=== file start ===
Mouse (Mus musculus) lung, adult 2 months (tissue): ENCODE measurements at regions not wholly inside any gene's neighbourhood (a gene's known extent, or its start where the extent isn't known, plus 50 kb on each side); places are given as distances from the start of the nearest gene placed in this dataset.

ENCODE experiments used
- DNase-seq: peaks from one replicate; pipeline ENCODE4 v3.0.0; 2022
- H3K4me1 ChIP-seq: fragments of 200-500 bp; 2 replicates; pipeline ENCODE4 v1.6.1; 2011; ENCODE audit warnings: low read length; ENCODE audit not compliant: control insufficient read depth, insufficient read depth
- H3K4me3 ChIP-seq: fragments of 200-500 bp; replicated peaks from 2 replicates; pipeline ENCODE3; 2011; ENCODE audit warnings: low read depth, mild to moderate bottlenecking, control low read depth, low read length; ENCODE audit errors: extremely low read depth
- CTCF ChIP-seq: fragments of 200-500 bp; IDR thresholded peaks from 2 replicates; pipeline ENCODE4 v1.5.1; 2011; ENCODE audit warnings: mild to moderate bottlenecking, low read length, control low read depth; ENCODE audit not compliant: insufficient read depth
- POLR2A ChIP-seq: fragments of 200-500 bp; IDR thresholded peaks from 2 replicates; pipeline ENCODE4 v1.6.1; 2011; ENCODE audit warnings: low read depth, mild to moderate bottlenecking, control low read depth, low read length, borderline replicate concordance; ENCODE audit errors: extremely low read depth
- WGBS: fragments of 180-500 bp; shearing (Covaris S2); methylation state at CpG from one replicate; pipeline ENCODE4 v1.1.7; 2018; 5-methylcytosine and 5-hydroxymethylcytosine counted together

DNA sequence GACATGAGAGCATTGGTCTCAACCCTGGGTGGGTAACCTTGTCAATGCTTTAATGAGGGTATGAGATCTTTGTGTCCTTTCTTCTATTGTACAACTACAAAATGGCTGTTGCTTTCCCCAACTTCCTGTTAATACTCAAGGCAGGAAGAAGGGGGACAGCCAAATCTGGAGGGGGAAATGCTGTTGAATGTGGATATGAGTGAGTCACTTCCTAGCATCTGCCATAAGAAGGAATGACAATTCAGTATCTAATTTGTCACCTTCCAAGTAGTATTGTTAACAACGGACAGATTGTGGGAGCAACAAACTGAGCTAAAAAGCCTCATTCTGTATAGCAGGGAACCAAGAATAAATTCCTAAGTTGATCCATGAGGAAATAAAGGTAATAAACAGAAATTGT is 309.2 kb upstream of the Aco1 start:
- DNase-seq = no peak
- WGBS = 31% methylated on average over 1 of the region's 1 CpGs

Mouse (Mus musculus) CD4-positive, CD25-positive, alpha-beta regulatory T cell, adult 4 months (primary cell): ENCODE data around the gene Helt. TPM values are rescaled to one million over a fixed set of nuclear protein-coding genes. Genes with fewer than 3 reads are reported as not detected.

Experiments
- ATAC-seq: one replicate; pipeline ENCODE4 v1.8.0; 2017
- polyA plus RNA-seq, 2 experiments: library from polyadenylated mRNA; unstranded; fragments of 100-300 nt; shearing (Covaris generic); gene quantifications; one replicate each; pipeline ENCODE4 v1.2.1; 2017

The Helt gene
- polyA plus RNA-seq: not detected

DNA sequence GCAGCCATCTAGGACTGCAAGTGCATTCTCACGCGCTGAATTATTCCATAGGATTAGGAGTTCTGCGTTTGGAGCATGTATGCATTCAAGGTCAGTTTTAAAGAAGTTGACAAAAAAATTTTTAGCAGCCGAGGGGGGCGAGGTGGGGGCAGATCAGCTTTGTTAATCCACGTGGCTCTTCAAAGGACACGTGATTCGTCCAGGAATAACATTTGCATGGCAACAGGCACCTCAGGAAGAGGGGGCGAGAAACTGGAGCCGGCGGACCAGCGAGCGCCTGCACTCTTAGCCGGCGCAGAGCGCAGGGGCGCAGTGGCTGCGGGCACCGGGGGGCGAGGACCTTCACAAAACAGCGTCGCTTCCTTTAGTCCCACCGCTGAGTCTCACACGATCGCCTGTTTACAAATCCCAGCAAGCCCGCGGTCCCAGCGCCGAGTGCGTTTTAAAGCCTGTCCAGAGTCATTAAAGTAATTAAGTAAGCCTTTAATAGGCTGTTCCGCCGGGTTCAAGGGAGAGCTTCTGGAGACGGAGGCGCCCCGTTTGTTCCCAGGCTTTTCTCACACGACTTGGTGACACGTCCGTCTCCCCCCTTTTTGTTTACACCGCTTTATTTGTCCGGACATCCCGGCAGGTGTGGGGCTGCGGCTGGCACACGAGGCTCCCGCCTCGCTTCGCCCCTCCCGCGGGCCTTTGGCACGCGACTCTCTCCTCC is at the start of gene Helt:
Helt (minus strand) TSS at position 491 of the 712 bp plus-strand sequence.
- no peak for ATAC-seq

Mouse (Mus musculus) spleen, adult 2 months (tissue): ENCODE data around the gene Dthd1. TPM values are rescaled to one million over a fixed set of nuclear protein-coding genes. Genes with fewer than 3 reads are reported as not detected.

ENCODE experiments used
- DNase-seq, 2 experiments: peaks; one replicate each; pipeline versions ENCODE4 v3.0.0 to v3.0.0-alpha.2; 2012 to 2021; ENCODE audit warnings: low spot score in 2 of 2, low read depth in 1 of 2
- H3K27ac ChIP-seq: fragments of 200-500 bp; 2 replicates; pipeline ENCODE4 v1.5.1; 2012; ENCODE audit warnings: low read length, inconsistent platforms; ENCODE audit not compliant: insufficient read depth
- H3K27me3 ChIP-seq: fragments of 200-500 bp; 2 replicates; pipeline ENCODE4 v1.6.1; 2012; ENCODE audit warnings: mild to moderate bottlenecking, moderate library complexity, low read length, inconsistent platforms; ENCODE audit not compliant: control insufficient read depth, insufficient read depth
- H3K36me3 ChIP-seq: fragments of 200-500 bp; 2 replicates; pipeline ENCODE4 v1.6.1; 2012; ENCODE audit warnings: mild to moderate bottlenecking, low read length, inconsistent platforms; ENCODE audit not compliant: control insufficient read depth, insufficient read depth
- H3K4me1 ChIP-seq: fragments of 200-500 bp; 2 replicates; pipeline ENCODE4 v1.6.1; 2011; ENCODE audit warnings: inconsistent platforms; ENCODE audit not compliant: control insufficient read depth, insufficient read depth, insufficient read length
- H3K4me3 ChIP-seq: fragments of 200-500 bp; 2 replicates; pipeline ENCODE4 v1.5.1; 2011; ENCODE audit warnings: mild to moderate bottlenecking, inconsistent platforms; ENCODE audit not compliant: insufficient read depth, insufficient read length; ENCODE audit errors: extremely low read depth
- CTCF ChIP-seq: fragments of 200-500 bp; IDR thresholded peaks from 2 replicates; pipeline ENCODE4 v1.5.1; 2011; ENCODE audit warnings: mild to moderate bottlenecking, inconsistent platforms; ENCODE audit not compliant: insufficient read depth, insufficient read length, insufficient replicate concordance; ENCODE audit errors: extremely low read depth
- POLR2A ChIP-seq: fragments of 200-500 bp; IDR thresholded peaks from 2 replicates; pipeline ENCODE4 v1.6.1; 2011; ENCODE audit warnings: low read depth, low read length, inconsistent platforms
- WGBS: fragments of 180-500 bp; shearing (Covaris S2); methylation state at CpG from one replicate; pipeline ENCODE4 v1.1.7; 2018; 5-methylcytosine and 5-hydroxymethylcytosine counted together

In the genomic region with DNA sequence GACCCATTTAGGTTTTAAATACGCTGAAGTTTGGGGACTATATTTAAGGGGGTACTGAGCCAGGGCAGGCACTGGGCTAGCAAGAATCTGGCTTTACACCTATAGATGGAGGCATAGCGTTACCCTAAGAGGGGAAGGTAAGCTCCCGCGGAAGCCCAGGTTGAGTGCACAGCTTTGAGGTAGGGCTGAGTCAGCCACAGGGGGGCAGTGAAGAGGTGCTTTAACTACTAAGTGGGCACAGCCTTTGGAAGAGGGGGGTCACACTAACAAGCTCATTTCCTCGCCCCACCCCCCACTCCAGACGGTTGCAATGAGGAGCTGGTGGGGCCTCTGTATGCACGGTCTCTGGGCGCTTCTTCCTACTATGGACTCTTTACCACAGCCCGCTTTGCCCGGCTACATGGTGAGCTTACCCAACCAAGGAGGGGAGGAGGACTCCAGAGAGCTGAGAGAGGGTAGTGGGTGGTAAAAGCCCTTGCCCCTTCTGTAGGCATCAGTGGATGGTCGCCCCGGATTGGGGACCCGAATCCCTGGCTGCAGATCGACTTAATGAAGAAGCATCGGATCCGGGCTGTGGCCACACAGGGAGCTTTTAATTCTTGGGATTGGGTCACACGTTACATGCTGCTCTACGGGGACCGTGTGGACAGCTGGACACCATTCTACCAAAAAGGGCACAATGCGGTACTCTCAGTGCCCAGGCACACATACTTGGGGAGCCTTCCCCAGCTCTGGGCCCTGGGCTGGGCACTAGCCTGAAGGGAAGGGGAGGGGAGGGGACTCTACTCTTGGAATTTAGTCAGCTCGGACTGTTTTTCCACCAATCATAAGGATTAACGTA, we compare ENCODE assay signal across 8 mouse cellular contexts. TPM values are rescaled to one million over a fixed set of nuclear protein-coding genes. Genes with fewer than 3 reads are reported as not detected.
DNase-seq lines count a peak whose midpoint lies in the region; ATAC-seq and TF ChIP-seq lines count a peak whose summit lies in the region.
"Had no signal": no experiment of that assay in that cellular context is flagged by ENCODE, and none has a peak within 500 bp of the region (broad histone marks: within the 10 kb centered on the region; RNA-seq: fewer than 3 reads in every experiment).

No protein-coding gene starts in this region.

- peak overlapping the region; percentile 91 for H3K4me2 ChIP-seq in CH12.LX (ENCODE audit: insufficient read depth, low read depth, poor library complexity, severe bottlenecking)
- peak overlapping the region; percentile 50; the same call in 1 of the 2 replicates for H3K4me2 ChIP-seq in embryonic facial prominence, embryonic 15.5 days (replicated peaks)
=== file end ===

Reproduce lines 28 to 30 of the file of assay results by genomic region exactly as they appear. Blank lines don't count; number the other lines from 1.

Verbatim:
- H3K4me3 ChIP-seq: fragments of 200-500 bp; 2 replicates; pipeline ENCODE4 v1.5.1; 2011; ENCODE audit warnings: mild to moderate bottlenecking, inconsistent platforms; ENCODE audit not compliant: insufficient read depth, insufficient read length; ENCODE audit errors: extremely low read depth
- CTCF ChIP-seq: fragments of 200-500 bp; IDR thresholded peaks from 2 replicates; pipeline ENCODE4 v1.5.1; 2011; ENCODE audit warnings: mild to moderate bottlenecking, inconsistent platforms; ENCODE audit not compliant: insufficient read depth, insufficient read length, insufficient replicate concordance; ENCODE audit errors: extremely low read depth
- POLR2A ChIP-seq: fragments of 200-500 bp; IDR thresholded peaks from 2 replicates; pipeline ENCODE4 v1.6.1; 2011; ENCODE audit warnings: low read depth, low read length, inconsistent platforms